Target spot can make Delta soybeans go south in a hurry

Sponsored by: BASF

Native Delta States

Worst-case scenario: severe defoliation

Best-case scenario: Proactive protection for full-yield potential

The thing about target spot fungus in your soybeans or cotton is that it used to be “hit or miss,” but now it’s just “hit.”

2015: hit.

2016: hit harder.

2017: ???

What is sure is that during the 2016 cropping season, target spot was one of the most widespread and severe foliar diseases of soybeans in the Delta and mid-South states. Several reports by consultants revealed significant defoliation in the range of 50-80%, and that contributed to at least a 15-20 bu/A loss.

Cotton growers know this all too well, too, since this is the same fungus that affected the 2016 cotton crop, some of it devastating. So the emotions for growers are raw, and right on the surface — just like target spot itself on the leaves.

Symptom development begins in the lower canopy with circular lesions, usually about 1/4” to 1/2” in diameter, with concentric rings (the “target”).

To the casual observer, a field may appear normal from a distance. But it can be a costly mistake not to inspect your plants up close by getting out in the field, examining the lower canopy, even down to the petioles, pods and stems that can also be infected by target spot.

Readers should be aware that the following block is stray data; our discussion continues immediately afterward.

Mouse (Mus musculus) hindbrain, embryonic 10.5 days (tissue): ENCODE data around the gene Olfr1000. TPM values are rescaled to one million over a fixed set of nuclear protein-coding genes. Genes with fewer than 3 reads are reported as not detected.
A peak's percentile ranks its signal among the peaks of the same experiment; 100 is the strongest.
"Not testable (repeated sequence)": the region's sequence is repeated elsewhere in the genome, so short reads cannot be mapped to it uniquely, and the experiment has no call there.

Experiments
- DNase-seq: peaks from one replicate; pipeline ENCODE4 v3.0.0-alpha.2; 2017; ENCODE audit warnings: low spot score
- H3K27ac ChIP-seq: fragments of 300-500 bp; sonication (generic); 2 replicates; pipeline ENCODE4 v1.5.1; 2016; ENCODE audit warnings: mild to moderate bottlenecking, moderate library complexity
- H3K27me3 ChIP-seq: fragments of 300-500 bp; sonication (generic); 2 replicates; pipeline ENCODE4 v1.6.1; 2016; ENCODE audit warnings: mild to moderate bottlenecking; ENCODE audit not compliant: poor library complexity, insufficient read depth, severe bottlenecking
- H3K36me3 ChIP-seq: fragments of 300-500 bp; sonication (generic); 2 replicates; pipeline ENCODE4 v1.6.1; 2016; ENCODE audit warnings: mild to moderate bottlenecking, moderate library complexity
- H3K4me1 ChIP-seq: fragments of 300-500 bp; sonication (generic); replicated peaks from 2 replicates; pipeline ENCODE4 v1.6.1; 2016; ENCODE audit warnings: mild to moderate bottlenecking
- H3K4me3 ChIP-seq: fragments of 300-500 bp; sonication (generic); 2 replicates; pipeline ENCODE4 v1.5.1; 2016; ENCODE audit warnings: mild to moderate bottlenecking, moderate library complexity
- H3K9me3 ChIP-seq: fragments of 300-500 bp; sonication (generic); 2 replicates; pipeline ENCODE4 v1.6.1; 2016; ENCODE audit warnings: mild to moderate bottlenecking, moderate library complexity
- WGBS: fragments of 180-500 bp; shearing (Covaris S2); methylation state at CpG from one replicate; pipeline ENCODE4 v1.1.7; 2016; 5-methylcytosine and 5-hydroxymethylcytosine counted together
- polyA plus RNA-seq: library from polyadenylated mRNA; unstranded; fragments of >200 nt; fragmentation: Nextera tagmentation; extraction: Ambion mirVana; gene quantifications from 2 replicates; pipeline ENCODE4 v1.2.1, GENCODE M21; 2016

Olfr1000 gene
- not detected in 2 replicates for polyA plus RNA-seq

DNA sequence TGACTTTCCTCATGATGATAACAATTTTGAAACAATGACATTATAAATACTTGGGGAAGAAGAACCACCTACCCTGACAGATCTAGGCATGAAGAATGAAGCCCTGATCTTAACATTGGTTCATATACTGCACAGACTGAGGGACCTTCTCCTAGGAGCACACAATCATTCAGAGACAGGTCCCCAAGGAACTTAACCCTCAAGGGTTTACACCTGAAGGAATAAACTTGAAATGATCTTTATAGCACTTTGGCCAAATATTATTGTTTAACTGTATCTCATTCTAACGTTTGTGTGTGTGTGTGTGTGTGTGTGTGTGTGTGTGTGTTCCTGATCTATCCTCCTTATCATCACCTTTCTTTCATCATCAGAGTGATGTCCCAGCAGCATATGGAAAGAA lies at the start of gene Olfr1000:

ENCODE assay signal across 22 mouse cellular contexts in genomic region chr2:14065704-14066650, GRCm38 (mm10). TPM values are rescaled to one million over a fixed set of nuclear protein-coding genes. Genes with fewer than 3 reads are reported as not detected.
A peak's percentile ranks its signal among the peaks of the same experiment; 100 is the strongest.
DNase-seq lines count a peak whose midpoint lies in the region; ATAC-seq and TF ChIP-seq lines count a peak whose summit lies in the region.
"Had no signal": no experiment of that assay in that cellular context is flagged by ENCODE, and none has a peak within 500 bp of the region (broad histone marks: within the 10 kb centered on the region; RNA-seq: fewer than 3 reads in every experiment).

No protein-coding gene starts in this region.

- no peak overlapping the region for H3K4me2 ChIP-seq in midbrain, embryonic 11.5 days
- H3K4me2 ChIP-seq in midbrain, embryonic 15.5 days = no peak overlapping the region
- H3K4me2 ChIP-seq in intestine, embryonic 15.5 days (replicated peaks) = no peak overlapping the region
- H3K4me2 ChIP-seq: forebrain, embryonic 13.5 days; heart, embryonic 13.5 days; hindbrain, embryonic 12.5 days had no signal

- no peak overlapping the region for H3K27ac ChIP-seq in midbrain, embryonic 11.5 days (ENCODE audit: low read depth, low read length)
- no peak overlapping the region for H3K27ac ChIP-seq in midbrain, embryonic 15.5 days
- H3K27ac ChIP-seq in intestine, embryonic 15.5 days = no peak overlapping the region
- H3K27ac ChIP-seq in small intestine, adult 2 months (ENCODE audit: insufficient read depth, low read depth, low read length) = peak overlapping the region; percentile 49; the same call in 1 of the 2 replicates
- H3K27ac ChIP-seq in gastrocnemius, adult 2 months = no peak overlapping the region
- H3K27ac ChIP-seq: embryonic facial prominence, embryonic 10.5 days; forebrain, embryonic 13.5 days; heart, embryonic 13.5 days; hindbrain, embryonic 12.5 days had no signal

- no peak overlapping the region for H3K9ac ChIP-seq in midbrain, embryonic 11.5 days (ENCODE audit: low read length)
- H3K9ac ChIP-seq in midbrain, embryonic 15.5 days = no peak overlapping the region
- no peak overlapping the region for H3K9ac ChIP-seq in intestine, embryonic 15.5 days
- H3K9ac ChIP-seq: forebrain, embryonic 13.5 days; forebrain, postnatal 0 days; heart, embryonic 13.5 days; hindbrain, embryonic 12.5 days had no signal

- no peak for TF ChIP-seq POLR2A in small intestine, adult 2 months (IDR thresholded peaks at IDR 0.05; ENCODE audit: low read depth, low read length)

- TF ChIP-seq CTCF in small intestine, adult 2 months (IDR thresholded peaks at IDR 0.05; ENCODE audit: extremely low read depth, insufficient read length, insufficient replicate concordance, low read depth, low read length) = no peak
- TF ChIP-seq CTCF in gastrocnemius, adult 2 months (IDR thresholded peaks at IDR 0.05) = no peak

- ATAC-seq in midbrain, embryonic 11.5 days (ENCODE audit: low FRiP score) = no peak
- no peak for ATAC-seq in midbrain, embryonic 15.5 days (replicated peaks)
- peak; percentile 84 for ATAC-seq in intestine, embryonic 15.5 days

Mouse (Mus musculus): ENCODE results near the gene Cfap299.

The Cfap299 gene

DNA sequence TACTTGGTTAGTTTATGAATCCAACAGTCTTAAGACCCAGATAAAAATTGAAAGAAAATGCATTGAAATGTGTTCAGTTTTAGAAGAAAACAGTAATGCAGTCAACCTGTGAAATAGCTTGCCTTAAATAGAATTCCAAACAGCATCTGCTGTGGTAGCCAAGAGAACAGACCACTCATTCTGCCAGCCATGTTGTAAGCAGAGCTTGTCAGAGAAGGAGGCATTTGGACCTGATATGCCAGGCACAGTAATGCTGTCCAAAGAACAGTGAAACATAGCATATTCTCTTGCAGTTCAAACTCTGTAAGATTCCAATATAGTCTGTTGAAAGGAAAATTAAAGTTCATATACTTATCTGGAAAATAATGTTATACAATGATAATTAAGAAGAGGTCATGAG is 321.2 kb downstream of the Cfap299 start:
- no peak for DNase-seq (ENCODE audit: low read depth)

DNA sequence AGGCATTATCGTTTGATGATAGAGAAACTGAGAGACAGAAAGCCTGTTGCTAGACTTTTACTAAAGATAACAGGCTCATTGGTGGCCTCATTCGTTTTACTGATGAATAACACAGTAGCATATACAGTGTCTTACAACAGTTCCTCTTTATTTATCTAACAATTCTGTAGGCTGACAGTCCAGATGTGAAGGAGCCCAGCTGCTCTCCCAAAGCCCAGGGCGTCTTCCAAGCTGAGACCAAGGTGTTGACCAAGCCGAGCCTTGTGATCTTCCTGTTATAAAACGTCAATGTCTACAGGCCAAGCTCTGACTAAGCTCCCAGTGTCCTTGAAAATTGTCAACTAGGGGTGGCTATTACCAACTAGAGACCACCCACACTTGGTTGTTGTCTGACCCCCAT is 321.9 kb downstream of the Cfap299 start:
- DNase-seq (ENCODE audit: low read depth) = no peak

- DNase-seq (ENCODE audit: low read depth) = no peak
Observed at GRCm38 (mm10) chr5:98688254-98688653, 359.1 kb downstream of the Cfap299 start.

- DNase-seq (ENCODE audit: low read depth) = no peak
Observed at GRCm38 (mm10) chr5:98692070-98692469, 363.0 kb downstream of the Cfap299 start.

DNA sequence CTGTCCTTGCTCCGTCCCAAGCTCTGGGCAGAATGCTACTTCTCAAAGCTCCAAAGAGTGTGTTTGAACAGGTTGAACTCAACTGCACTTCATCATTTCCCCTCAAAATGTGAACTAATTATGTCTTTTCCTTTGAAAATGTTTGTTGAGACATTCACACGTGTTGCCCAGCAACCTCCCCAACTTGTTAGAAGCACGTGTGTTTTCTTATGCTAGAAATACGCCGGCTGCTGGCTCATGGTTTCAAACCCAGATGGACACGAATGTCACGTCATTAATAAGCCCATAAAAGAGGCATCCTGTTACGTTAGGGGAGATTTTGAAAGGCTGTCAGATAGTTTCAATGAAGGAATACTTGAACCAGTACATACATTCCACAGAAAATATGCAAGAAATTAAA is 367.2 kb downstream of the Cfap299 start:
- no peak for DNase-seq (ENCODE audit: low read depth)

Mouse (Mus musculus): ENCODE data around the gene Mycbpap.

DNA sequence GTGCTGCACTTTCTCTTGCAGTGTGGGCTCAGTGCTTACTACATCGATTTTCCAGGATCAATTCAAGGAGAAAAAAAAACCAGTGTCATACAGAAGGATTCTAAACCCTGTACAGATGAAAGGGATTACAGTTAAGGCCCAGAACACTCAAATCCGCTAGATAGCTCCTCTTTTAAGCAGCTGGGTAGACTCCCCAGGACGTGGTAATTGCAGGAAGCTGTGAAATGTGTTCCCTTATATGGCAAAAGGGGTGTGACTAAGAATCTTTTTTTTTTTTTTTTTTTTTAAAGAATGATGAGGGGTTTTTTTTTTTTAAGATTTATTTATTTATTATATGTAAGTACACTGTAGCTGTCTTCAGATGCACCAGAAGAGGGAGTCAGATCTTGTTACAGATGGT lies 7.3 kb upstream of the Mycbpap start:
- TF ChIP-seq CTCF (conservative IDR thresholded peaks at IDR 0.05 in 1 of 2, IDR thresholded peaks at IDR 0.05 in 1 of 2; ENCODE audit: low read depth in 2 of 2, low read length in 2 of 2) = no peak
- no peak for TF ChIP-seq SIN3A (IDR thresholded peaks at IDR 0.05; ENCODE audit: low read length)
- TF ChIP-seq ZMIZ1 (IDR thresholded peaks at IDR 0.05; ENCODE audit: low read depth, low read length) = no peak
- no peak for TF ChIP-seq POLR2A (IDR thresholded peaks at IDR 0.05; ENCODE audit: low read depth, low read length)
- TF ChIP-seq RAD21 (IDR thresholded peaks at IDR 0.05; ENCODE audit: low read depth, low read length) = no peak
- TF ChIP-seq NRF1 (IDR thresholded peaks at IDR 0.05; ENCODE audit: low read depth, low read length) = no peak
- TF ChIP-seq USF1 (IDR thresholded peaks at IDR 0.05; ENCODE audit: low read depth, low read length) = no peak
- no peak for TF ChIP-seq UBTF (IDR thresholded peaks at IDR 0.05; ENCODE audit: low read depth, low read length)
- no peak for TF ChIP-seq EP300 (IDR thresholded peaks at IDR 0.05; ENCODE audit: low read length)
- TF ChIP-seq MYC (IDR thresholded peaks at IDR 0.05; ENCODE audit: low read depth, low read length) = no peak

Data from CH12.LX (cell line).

Some of the key environmental factors that favor disease progression include prolonged conditions (typically 5-7 days) of high relative humidity, or free moisture provided by rain or heavy dew plus warm temperatures. Several days of consecutive rainfall or irrigation will also increase the severity of disease development.

Arkansas soybean grower and crop consultant Jason McGee has an interesting perspective: He believes that some of the newest practices that are generally good for high yields may be creating some of the conditions for target spot. “We control the irrigation so much better than we used to, pushing yields by pushing water down the rows more frequently,” McGee says. “But that intensity of field management that drives yields also creates a high humidity environment, which we know target spot likes.”

So what does he use, and when does he use it? “We’ve tried a lot of fungicide programs, and nothing is as effective as Priaxor® fungicide,” McGee says. “Spray it early or you’ll be chasing your tail.” He recommends growers look really hard at R2 for ideal timing. “My experience is that you have to get on it pretty quick,” he says, “and Priaxor fungicide at R2 is my go-to for target spot.”

What if you miss an application window? McGee has seen devastating results: “I’m aware of normally 65-bushel acres cut into the teens…13, 15 bushels. Those were extreme cases, but they were real. Big losses,” McGee adds. In other cases, he has seen fairly widespread fields with 20 bu/A losses.

“It got people’s attention,” McGee says. “I promise you they won’t be ignoring it if the conditions are there again this time.”

From ag universities to crop consultancies, and farmers with boots on the ground, the experts agree: Target spot is not to be taken lightly. And before the going gets tough, go with the best: Priaxor Xemium® Brand fungicide.

Always read and follow label directions.

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